FEDERAL MP Warren Entsch has congratulated 22 young Aboriginal and Torres Strait Islanders who today graduated from the Defence Indigenous Development Program (DIDP) in Cairns.
Mr Entsch attended the graduation at the HMAS Cairns base where Warren Snowdon MP, the Minister for Indigenous, Rural and Regional Health, presented the graduates with their awards. Of the 22, 16 will go into the ADF and six will continue into private sector employment.
Minister Snowdon congratulates Sharni Ludwick on her graduation.
“This is a fantastic program and it was great to see how proud these young people were of their achievements,” Mr Entsch said. “They now have the skills to either go on to a career in the military, or they’ve gained invaluable experience for work in the civil sector.
“This is an initiative that really can change lives – I commend the trainers and the community mentors for their efforts.”
The event follows an approach by Mr Entsch to Mr Snowdon regarding a feared funding redirection for the Cairns program, which would have seen it relocated to the Northern Territory.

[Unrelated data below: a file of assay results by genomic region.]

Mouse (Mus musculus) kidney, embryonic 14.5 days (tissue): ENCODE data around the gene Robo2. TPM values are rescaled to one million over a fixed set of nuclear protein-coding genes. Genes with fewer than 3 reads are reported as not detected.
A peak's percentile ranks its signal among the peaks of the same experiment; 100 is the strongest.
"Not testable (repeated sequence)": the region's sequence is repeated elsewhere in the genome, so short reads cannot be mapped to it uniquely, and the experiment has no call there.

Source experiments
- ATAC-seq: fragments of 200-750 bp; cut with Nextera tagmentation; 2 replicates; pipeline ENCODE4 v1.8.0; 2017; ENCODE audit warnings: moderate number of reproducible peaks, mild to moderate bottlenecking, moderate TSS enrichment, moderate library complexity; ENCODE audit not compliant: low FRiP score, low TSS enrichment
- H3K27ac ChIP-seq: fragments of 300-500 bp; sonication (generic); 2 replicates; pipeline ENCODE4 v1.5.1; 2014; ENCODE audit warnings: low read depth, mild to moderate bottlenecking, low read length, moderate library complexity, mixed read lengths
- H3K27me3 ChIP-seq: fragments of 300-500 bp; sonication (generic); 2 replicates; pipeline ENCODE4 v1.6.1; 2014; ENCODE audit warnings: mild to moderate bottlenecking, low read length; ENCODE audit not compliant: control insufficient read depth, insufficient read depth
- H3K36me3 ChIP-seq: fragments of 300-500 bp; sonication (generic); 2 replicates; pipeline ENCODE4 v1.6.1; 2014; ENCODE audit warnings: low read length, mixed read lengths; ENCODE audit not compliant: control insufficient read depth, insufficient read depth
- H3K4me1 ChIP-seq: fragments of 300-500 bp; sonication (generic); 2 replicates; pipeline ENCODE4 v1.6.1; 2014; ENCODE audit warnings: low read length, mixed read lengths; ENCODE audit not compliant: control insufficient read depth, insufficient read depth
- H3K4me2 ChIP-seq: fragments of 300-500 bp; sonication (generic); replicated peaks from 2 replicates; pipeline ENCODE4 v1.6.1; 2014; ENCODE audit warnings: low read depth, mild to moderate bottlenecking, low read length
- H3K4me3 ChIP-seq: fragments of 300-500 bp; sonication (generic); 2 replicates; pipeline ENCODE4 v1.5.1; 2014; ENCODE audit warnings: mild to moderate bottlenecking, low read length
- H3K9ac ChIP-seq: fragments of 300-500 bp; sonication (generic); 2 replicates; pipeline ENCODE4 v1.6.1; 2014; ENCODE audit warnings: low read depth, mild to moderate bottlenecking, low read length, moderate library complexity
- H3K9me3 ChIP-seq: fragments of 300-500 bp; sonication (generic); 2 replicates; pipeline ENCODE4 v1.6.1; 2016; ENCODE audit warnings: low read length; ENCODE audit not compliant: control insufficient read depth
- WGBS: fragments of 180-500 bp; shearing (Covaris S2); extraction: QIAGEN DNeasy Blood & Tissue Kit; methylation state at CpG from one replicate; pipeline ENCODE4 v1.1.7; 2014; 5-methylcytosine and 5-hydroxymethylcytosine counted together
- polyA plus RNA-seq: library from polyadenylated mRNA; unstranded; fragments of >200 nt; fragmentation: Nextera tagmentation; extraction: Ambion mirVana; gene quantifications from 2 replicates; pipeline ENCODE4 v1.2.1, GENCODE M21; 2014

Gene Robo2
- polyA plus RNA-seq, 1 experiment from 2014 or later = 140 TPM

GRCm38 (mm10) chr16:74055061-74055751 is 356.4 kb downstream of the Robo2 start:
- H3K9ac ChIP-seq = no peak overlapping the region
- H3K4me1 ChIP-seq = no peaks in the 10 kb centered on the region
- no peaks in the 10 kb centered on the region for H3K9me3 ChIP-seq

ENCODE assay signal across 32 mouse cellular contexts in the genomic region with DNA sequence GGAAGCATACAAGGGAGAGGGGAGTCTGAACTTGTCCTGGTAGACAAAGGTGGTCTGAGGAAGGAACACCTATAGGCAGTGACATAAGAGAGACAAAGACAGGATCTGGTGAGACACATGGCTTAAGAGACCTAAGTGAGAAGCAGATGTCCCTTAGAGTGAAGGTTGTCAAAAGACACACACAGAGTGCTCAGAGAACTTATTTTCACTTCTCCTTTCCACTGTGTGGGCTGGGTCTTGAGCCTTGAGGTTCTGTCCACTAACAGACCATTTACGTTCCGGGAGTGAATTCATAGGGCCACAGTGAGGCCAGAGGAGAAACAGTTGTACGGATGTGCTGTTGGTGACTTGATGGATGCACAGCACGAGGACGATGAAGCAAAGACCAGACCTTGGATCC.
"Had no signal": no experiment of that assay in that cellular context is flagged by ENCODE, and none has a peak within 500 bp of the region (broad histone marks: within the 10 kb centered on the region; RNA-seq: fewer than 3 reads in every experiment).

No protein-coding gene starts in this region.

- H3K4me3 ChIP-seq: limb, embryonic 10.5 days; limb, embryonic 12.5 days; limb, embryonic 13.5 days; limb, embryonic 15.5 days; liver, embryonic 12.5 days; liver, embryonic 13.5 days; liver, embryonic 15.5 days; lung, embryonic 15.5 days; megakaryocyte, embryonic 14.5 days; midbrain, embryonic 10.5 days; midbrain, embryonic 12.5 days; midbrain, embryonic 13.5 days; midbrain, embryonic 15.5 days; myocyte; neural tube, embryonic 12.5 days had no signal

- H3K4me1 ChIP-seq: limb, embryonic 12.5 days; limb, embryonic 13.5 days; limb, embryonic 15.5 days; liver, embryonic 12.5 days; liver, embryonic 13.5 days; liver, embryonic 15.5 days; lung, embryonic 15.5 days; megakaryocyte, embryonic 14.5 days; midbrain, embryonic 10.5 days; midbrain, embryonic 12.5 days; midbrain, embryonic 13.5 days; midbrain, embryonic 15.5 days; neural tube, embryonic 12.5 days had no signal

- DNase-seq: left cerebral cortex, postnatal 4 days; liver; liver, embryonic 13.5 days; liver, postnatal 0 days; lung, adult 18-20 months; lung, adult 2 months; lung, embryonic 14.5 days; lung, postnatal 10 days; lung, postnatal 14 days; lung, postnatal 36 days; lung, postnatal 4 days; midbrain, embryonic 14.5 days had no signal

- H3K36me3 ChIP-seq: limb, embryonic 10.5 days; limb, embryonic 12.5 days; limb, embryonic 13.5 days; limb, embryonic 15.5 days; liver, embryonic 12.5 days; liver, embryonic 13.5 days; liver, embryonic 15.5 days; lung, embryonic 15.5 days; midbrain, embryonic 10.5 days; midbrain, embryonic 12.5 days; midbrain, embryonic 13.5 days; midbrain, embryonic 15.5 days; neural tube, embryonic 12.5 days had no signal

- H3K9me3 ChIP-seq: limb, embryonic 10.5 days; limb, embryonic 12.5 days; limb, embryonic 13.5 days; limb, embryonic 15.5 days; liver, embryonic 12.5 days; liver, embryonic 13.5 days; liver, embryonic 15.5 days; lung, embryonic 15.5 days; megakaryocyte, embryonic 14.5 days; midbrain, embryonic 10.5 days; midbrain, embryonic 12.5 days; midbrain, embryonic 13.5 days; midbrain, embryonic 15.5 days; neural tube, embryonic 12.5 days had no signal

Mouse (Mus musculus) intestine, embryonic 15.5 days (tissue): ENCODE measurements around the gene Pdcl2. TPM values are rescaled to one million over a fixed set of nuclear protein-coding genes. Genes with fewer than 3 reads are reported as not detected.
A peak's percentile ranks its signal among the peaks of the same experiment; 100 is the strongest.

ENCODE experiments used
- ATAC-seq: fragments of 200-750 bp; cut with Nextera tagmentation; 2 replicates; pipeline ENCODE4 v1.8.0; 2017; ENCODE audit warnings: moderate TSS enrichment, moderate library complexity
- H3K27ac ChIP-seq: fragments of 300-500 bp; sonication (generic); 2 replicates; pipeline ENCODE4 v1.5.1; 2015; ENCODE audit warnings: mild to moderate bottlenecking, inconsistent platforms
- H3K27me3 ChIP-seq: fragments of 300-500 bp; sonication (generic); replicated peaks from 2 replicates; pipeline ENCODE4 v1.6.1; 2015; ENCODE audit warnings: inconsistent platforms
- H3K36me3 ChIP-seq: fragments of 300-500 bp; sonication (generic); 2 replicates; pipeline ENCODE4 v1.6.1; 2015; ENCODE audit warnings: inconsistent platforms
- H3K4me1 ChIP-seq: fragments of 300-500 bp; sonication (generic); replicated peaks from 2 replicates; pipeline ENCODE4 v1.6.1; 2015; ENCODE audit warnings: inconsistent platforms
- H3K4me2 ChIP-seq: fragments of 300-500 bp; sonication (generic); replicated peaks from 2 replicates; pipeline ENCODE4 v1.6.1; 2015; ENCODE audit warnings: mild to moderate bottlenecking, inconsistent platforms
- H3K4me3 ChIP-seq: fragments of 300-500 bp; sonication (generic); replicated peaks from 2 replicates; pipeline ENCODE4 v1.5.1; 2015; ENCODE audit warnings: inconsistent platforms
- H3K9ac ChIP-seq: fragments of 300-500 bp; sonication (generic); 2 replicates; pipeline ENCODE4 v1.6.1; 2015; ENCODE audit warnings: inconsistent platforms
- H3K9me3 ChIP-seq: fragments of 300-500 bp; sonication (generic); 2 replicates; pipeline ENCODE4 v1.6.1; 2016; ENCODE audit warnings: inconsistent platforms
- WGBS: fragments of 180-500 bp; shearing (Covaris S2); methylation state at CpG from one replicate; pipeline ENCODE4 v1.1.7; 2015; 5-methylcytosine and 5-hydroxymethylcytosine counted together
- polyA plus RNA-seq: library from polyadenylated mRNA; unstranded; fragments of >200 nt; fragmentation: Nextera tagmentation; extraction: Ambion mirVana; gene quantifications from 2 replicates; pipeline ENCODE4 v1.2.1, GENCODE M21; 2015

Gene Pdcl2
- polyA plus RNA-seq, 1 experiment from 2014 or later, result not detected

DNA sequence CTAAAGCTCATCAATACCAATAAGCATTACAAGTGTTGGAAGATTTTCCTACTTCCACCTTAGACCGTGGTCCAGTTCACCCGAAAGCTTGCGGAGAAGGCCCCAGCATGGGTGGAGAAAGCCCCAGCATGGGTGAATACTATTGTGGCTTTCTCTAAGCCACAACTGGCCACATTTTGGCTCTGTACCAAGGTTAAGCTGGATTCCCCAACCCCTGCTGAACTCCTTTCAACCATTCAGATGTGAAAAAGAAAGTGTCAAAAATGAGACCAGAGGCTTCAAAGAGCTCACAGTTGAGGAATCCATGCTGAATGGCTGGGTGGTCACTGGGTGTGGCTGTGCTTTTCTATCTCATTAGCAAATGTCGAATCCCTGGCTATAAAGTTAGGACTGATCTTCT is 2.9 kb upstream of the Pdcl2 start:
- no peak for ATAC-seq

“It was a relief to get a verbal confirmation today from the Minister that the funding is safe, and the program will continue in North Queensland,” Mr Entsch said. “I look forward to getting that confirmation in writing so that the next group of trainees can get started on their journey to success.”
In his letter to the Minister, Mr Entsch said the DIDP program was invaluable for applicants who “can’t get a foot in the door any other way”.
During the seven-month course, applicants undergo an Induction Course followed by training in a range of fields, including completing education to a Year 10 level. It also offers them an insight into life in the ADF and creates employment for many local businesses and contractors.
“A major advantage in having the centre in Cairns is that this city is a hub for travel to regional areas in North Queensland – meaning that the trainees are able to ‘ease into’ living away from home while still having regular access to their families,” Mr Entsch told the Minister.
“By relocating the program to remote NT, they are essentially being dumped in the middle of nowhere and this will increase their feelings of isolation and home-sickness not at all conducive to their success.”
Today’s graduation had a surprise at the end, when Squadron Leader Kate Fox, who played a key role in training this year’s graduates, was presented with a prestigious Silver Medal for her work.